what’s so great about Juno is the fact that it focuses on the birth mother, a person who is all too often neglected, dismissed, or left out in adoption stories. Juno is imperfect, immature, and pretty selfish. in fact, probably the only selfless decision she has made in her young life has been to spare her unborn child – and only after a scary experience in the local abortion clinic. but by the end of the film, we completely empathize with Juno’s struggles to carry a child she knows she will not be keeping, and how stressful that is for her between all the extra hormones and feelings she is going through. and we also rejoice when that child *SPOILER ALERT* ends up in the arms of his adoptive mother who has longed for the day to have a child in her arms – yeah, i know, not much of a spoiler alert since you already knew it was about adoption. but the fact remains that it’s a nice change of pace to see a film about the one giving up the child – and one that does so in a compassionate light.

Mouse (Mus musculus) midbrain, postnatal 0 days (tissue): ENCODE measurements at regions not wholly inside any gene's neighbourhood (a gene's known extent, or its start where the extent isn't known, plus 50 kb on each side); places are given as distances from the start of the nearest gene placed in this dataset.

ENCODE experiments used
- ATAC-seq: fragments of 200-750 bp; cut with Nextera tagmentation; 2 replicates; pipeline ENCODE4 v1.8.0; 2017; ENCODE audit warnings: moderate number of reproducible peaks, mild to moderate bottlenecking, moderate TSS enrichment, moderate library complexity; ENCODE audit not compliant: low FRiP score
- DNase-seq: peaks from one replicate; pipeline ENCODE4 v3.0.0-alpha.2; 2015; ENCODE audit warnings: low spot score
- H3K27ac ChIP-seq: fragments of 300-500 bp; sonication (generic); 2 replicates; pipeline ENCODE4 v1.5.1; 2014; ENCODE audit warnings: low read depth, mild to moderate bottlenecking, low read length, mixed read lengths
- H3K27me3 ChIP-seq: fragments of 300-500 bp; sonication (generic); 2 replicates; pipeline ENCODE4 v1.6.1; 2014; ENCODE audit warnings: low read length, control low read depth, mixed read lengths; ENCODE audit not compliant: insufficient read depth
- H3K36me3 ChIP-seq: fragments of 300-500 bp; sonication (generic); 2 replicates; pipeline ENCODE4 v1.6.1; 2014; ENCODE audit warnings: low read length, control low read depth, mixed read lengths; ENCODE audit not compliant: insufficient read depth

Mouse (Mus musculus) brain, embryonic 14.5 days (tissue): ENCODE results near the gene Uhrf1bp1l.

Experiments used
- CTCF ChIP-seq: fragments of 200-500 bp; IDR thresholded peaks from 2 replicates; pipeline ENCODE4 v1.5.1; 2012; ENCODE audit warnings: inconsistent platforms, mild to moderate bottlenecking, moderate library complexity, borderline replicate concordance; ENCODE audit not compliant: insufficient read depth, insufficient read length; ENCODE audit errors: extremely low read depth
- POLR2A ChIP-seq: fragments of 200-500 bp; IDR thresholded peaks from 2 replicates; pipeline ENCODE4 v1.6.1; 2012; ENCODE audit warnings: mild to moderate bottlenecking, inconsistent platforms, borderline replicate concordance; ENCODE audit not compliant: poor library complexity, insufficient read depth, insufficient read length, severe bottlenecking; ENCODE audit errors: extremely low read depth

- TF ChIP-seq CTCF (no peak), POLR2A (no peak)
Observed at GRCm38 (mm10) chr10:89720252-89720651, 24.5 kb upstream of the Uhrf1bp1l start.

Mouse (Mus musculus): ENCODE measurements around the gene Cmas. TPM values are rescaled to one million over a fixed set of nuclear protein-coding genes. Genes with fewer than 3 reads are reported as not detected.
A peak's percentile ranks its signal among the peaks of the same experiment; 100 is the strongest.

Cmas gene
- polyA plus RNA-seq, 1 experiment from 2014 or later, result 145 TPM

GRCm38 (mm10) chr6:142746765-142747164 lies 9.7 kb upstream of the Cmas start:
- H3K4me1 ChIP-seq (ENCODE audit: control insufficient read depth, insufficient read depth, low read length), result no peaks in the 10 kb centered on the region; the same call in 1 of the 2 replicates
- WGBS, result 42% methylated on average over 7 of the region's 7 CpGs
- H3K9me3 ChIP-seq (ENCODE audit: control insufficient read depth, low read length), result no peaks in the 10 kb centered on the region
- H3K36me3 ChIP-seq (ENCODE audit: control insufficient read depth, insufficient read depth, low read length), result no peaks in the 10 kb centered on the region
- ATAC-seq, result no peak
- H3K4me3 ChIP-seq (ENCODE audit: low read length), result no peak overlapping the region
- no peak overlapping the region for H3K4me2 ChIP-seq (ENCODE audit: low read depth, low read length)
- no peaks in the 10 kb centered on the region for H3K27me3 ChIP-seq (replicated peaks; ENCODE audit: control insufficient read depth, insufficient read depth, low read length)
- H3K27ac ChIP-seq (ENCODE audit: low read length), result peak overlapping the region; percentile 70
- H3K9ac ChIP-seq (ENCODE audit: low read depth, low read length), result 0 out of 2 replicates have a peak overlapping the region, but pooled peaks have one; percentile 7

and to top off this list is the too-much-forgotten The Cider House Rules, which follows life-long orphan Homer, who is twice-adopted and twice-returned to the orphanage run by Dr. Parcher – an ether-addicted yet sympathetic doctor who justifies his practicing abortion by saying he sees too many unwanted children who will never get adopted. and though i would disagree with his logic, his argument points out the clear fact that adoption saves lives. Homer, like other orphaned individuals, has a small worldview – that of the walls of his secluded Maine orphanage. so it’s no surprise that when he is older he decides to strike out on his own with some strangers and discover the world outside the walls, which leads to new emotions, experiences, and moral ambiguity he could have never imagined. Homer is a great example of how some kids from hard places never find a forever family. how different would the world be if they all did?
none of the movies in this list do a perfect job of expressing what adoption is – no movie can – but i think they do a much better job of dealing with adoptive issues than some movies.
so if you think i left something off this list or there’s one you’ve seen you would’ve included and i haven’t seen it, let me know!